I am a survivor of the vitamin D holocaust! I know that these are strong words but considering the recover that I had I believe that vitamin D is a miracle drug. I like the way that Oliver Gillie says it in his Sunshine Robbery that is it is not a magic bullet but a magic shotgun in how it affects so many systems in the body. The fear of the sun in the last forty years has driven us away from health into an array of chronic disease. This paradigm change will take some time but is well worth it. I would most likely be in a wheel chair or dead if I had not found vitamin D as it has healed my degenerative disc disease as well as my heart. I have been taking it for 3-1/2 years now and my health continues to improve. I used holocaust because Dr. William Grant describes 257,000 less cancer deaths in the US in 2007 if everyone only got 2000 IU per day which is an amount described as safe by current standards. Imagine a similar result in other chronic disease. If everyone took enough to become replete our health care problems would be solved except what to do with the extra health care professionals and health insurance professionals.
This is only about supplements. Why not get your Vitamin D now through MODERATE/RESPONSIBLE UV light? I've been doing this for going on 6 years for a total of 15 minutes a week in a tanning bed. If you get your Vitamin D naturally your body know when to stop producing it. As far as skin cancer don' t get burned and keep your dermatoligist happy by visiting him and dropping him off some money often.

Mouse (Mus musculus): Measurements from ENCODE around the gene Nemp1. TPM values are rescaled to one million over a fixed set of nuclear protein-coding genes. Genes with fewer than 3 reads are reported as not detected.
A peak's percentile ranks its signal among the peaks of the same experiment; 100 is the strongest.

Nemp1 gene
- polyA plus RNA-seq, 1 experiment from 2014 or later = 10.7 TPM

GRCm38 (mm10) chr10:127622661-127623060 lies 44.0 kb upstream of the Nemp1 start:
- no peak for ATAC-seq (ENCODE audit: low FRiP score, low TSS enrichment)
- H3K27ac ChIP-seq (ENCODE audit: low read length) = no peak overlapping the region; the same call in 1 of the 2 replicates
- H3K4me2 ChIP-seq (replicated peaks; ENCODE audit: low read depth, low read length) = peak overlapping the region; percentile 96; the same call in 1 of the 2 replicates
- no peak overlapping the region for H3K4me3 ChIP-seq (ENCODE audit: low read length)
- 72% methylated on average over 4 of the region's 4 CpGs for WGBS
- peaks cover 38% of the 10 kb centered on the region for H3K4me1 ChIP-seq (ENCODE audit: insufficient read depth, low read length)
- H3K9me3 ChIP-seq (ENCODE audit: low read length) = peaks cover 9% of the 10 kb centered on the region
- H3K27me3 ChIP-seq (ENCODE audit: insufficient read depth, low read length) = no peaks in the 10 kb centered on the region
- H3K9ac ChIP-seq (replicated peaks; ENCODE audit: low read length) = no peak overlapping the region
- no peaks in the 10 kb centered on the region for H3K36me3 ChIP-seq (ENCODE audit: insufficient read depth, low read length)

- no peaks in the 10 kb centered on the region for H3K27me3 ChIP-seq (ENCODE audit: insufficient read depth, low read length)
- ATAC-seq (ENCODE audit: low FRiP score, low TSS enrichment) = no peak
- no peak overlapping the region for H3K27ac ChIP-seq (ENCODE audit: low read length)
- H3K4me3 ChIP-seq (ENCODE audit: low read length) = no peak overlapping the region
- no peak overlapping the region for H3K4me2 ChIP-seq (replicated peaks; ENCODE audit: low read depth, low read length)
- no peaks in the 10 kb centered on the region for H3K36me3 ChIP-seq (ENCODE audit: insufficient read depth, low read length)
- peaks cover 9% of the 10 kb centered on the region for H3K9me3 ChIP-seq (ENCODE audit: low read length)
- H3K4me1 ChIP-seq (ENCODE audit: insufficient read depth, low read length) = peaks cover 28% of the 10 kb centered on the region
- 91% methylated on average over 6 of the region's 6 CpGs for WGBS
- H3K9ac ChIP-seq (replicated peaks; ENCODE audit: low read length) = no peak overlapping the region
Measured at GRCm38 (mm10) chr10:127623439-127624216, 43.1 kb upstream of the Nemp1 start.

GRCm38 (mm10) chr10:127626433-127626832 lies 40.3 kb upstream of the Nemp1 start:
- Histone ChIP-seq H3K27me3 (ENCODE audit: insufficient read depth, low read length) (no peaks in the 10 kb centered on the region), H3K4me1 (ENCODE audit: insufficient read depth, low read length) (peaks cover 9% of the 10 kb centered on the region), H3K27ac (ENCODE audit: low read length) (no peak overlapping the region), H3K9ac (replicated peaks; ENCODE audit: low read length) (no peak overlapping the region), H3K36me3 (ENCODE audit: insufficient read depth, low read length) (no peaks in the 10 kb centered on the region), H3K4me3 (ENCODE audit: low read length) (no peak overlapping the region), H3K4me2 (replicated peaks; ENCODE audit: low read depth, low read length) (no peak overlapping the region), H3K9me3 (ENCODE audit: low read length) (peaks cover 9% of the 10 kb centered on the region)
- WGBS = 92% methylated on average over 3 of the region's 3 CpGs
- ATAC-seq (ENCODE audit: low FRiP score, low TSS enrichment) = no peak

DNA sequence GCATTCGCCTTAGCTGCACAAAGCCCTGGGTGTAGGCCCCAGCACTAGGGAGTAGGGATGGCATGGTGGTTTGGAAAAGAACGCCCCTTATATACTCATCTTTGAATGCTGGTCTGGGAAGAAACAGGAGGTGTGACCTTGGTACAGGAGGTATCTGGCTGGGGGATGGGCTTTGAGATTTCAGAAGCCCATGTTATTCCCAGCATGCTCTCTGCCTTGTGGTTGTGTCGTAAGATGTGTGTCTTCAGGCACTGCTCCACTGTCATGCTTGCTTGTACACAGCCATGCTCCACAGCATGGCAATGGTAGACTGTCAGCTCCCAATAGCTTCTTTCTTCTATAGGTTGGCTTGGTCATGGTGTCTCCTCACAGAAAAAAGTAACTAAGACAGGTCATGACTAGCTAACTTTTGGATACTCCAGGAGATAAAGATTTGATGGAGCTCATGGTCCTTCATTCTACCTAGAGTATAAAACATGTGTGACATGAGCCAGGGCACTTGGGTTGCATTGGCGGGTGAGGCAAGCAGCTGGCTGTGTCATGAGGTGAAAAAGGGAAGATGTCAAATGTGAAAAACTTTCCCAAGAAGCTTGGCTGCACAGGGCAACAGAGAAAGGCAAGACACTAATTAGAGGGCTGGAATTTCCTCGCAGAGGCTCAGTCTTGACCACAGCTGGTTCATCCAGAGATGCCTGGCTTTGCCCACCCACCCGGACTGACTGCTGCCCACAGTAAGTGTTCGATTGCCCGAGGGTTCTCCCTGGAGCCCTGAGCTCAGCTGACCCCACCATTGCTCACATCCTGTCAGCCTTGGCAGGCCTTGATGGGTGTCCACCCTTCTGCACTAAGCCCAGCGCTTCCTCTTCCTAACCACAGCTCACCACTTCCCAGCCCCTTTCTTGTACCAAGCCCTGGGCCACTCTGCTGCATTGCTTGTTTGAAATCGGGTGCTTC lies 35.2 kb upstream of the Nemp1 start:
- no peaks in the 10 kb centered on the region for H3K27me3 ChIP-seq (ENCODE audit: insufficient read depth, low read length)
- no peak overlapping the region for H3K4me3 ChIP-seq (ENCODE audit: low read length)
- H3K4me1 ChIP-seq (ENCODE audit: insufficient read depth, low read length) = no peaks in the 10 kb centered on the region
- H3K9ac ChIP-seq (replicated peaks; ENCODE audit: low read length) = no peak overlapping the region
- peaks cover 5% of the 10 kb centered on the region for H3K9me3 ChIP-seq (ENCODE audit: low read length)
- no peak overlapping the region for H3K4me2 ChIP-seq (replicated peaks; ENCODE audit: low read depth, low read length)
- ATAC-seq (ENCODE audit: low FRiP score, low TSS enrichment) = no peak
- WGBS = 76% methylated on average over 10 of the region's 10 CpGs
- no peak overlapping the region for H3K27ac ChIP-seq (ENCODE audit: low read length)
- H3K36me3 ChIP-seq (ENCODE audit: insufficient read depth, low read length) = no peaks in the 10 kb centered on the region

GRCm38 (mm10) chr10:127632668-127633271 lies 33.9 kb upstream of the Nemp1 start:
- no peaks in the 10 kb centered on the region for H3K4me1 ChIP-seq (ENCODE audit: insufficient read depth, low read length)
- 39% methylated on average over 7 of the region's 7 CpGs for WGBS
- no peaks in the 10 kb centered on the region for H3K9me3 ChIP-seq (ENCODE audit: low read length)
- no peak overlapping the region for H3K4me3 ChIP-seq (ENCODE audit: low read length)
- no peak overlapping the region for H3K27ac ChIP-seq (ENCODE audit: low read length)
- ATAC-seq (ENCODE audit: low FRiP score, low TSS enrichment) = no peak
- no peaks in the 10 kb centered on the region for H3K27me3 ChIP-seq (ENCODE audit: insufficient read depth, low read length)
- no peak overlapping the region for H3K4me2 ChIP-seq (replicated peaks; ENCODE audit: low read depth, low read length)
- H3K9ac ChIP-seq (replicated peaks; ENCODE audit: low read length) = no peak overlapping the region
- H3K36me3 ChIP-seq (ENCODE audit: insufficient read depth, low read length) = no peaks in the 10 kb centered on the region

The active version, 1, 25 (OH)2, of vitamin d is closely regulated by the body. It does not vary significantly with vitamin d intake/ creation from sun light. High levels of the active version are only seen with a few diseases eg some lymphomas, where the lymphoma creates the active vitamin d by-passing the regulating mechanism. Increasing the level of active vitamin d is not a good idea, although it is used to treat some medical conditions. It is the so called inactive version, 25 (OH)2, that appears to be important to health and the body makes vast amounts of this given half a chance, the problem these days is we don't give it half a chance, as we tend not to go out at midday. I would also argue that vitamin d3 (the supplement or what is produced in the skin) is a food not a drug. It seems, to me, we worry about drowning while we die of thirst, as publications often report 30-40% of people in the research having inadequate levels of vitamin d ( 25 (OH)2,) although they have normal levels of 1, 25 (OH)2.
Citus fruit (oranges limes etc) was found to ward off scurvy in the 17th century. It was unclear at the time how citrus fruit impacted on the development of scurvy, bit it seemed to work. Does that mean people should have eated citrus fruit? Of course, no need to wait 200 years or more to work out how citrus fruit saved lives was it?
I agree with the previous commenter. The tide is turning for the public's awareness and attitude about the importance of sunshine and vitamin D. We should be asking who are the responsible parties for this situation and hold them responsible. http://www.vitamindcouncil.org/newsletter/2007-nov.shtml